To form a CNT ink, CNTs grown by laser ablation and SDBS (Sigma–Aldrich) were dispersed in deionized water. Their concentrations were 10 and 1–5 mg/mL, respectively. After bath sonication for 5 min, the CNT dispersion was probe-sonicated for 30 min at 200 W (VC 505; Sonics) to form an ink. Meyer rods (Rdspecialties) were used to coat the CNT ink onto Xerox paper. The sheet resistance of conductive paper was measured by using the four-point probe technique (EDTM). To make silver nanowire (Ag NW) ink, Ag NWs were produced in solution phase following the method of Xia and colleagues (45). In the first step, a mixture of 0.668 g of polyvinylpyrrolidone (PVP) and 20 mL of ethylene glycol (EG) was heated in a flask at 170 °C. Once the temperature was stabilized, 0.050 g of silver chloride (AgCl) was ground finely and added to the flask for initial nucleation. After 3 minutes, 0.22 g of silver nitrate (AgNO3) was titrated for 10 minutes. Then, the flask was kept at the same temperature for another 30 minutes. After the reaction was completed, the solution was cooled down and centrifuged three times to remove solvent, PVP, and other impurities.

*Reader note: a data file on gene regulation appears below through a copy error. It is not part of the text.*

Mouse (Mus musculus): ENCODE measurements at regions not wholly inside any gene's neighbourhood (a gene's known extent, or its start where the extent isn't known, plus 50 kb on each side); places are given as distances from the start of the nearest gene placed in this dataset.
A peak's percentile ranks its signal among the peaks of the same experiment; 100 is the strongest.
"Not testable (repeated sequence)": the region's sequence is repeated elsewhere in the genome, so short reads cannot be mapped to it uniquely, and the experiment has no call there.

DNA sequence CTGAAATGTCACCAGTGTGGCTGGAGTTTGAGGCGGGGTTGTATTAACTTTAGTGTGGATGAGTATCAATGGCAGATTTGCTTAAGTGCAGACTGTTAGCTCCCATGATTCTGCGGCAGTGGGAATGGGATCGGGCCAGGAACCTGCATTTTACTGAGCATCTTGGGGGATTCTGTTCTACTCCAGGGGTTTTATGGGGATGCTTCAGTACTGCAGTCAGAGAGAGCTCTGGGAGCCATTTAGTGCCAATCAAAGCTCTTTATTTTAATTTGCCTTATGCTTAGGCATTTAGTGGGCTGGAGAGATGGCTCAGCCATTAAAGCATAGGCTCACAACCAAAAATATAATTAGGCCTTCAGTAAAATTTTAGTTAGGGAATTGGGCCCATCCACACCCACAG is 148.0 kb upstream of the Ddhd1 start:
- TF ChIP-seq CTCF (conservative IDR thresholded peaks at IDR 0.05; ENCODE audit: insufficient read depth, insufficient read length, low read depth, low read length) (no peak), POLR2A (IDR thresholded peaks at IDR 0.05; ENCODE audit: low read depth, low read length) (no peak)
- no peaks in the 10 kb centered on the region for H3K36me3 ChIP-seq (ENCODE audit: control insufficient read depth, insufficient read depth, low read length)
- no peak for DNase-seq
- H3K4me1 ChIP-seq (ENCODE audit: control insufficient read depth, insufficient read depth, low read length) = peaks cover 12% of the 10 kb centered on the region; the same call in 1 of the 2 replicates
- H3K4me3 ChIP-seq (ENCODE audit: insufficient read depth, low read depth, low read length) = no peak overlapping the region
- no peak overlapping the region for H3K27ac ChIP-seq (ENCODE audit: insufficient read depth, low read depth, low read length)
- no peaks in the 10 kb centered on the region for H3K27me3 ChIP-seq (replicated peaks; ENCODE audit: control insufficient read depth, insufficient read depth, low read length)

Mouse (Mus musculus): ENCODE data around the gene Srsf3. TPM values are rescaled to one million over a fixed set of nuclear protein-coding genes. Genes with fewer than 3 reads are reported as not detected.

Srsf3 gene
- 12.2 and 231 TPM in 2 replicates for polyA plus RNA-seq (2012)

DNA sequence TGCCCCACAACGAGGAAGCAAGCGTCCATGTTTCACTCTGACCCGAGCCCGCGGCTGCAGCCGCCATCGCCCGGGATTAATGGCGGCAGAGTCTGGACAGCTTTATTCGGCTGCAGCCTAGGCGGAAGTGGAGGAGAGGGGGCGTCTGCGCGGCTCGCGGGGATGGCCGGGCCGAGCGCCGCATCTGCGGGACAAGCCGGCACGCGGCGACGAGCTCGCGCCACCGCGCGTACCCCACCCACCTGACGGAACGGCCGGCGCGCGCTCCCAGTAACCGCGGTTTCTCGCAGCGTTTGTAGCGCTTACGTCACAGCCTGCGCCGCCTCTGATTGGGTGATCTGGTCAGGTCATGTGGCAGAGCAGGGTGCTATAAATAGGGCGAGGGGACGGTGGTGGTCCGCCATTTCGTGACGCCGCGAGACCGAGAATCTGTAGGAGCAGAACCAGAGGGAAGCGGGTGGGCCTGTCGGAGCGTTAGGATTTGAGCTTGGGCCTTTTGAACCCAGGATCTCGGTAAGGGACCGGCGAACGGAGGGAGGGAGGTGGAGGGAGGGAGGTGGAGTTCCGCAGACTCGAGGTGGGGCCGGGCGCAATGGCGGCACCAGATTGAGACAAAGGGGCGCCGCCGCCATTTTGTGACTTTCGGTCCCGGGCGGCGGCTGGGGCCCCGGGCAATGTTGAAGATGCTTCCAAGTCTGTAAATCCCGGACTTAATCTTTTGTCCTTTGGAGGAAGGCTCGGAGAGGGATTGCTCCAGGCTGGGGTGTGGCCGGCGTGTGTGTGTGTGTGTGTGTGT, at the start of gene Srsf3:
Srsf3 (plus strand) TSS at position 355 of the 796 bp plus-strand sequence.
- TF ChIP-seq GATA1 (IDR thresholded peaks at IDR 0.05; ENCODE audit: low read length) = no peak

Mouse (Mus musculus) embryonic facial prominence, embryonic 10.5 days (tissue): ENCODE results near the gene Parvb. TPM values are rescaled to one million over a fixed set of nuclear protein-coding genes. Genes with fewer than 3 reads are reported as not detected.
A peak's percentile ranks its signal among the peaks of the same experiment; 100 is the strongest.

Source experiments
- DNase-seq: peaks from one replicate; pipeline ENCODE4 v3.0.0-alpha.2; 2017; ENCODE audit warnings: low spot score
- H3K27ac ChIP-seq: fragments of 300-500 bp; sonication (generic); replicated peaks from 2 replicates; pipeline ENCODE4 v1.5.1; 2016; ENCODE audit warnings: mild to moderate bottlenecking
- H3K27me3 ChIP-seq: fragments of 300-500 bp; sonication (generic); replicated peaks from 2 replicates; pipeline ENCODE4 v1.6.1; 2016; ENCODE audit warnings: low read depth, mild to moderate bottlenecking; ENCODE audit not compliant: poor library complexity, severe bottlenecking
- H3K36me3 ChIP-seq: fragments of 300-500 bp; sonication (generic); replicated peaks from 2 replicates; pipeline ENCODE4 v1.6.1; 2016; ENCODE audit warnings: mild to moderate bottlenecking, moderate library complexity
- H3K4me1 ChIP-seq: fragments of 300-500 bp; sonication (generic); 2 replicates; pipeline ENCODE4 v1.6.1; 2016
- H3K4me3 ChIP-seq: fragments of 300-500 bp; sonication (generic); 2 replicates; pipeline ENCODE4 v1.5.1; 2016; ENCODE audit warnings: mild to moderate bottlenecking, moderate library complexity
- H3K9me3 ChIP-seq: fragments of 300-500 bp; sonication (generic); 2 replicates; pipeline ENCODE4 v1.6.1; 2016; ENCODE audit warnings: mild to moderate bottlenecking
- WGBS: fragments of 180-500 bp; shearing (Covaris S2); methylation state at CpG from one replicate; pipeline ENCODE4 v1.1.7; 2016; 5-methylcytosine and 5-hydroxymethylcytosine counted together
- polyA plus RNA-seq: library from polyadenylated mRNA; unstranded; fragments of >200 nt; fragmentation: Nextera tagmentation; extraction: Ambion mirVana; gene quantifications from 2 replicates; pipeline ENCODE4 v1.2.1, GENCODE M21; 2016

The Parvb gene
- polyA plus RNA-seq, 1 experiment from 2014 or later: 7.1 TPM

Cell Preparation and Measurements of SCs.